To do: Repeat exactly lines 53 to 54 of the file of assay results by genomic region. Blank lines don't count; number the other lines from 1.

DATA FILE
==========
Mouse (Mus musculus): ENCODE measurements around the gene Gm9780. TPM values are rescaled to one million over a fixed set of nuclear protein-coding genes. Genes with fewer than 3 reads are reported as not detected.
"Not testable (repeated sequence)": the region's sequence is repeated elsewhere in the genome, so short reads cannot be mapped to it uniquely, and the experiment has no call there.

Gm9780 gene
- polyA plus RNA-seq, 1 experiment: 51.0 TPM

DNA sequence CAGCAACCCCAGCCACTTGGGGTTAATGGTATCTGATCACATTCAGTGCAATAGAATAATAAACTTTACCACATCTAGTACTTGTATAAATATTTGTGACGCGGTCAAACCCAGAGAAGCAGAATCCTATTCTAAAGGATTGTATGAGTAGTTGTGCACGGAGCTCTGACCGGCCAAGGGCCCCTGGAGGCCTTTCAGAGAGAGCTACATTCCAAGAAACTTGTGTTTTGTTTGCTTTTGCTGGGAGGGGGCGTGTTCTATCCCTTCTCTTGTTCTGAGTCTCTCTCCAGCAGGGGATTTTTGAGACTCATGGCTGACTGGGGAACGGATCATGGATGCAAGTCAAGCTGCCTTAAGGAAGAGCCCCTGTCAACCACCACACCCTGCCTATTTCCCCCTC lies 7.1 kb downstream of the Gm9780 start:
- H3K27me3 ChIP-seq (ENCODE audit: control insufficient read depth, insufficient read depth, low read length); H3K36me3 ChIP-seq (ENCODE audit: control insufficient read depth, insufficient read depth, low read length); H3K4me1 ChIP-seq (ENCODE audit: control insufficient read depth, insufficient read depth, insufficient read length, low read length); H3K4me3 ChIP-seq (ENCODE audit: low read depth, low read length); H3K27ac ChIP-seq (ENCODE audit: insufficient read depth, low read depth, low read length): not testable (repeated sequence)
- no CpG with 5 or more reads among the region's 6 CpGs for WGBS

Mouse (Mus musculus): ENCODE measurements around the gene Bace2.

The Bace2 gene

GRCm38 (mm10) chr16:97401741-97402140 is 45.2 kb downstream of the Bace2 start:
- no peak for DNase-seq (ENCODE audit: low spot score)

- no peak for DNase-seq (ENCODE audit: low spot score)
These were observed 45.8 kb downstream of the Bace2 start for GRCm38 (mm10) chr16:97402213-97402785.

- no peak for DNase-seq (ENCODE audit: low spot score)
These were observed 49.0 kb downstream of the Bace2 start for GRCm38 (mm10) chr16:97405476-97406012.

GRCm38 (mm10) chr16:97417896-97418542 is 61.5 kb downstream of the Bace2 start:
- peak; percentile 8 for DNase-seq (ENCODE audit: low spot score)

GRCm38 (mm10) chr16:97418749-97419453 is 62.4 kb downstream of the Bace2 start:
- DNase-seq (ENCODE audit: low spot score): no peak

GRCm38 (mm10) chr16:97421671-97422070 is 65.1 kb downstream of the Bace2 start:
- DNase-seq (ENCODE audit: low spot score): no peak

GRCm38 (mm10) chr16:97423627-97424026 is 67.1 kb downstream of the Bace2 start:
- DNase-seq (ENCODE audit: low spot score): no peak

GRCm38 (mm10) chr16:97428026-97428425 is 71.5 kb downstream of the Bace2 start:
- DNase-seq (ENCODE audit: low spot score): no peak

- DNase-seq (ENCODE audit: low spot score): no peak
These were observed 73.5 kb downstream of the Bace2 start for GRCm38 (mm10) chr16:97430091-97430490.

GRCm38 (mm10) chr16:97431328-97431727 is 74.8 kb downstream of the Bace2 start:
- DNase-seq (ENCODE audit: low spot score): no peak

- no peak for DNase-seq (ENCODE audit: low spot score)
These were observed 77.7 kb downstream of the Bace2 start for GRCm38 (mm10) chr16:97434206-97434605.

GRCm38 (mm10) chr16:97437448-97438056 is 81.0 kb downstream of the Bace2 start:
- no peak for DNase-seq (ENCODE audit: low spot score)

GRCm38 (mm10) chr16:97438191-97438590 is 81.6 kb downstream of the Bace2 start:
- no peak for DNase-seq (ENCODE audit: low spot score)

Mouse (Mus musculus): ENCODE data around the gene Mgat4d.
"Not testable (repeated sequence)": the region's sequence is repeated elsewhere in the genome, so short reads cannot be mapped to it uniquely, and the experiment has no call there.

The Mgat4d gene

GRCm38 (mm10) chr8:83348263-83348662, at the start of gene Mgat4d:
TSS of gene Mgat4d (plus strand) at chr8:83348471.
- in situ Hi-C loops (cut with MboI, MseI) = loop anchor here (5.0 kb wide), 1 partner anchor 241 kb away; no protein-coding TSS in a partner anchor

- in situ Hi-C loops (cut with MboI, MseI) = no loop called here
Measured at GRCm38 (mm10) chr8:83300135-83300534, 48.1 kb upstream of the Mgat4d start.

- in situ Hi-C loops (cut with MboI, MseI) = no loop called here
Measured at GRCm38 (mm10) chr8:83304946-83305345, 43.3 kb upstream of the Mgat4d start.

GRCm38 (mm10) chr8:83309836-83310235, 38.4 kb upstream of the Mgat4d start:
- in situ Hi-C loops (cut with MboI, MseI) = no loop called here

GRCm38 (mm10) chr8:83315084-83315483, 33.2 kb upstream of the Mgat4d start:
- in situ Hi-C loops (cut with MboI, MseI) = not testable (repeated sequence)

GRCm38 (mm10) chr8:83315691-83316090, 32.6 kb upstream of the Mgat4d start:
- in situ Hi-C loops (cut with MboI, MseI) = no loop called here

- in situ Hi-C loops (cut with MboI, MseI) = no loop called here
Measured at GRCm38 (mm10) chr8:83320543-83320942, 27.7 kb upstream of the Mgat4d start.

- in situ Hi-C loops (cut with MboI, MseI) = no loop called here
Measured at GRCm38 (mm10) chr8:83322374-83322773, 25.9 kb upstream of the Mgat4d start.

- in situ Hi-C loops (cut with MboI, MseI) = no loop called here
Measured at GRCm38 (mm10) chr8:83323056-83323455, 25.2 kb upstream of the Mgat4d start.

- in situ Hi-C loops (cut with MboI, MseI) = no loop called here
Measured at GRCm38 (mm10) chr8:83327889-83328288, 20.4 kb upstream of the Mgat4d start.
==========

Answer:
Measured at GRCm38 (mm10) chr8:83320543-83320942, 27.7 kb upstream of the Mgat4d start.

- in situ Hi-C loops (cut with MboI, MseI) = no loop called here